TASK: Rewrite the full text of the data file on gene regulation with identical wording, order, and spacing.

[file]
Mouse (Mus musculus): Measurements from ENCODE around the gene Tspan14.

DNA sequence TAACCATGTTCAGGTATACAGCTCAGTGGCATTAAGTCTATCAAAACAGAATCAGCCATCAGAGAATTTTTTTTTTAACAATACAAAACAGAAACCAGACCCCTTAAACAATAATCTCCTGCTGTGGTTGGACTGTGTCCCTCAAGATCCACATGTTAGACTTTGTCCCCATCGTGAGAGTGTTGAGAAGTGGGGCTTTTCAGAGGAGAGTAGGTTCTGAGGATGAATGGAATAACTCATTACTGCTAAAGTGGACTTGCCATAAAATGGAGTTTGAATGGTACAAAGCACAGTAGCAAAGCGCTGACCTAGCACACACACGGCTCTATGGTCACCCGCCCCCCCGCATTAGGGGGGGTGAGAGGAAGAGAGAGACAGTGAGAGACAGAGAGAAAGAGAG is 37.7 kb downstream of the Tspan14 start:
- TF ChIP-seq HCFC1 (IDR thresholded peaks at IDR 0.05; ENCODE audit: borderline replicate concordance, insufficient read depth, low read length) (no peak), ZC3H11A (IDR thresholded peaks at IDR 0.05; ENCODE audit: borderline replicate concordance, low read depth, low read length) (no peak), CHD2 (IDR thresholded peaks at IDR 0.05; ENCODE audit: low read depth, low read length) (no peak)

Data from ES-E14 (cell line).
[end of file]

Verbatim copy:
Mouse (Mus musculus): Measurements from ENCODE around the gene Tspan14.

DNA sequence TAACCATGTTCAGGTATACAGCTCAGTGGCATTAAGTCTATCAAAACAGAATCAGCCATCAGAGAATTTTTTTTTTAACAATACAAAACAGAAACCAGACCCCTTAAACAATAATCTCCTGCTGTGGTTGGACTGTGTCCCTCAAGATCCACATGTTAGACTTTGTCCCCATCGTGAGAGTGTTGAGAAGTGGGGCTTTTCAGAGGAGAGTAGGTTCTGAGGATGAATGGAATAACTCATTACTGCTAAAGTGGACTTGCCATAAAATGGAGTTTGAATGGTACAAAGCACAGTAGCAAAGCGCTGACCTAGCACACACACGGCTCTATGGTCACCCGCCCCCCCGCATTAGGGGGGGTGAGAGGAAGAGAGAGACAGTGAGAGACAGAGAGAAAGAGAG is 37.7 kb downstream of the Tspan14 start:
- TF ChIP-seq HCFC1 (IDR thresholded peaks at IDR 0.05; ENCODE audit: borderline replicate concordance, insufficient read depth, low read length) (no peak), ZC3H11A (IDR thresholded peaks at IDR 0.05; ENCODE audit: borderline replicate concordance, low read depth, low read length) (no peak), CHD2 (IDR thresholded peaks at IDR 0.05; ENCODE audit: low read depth, low read length) (no peak)

Data from ES-E14 (cell line).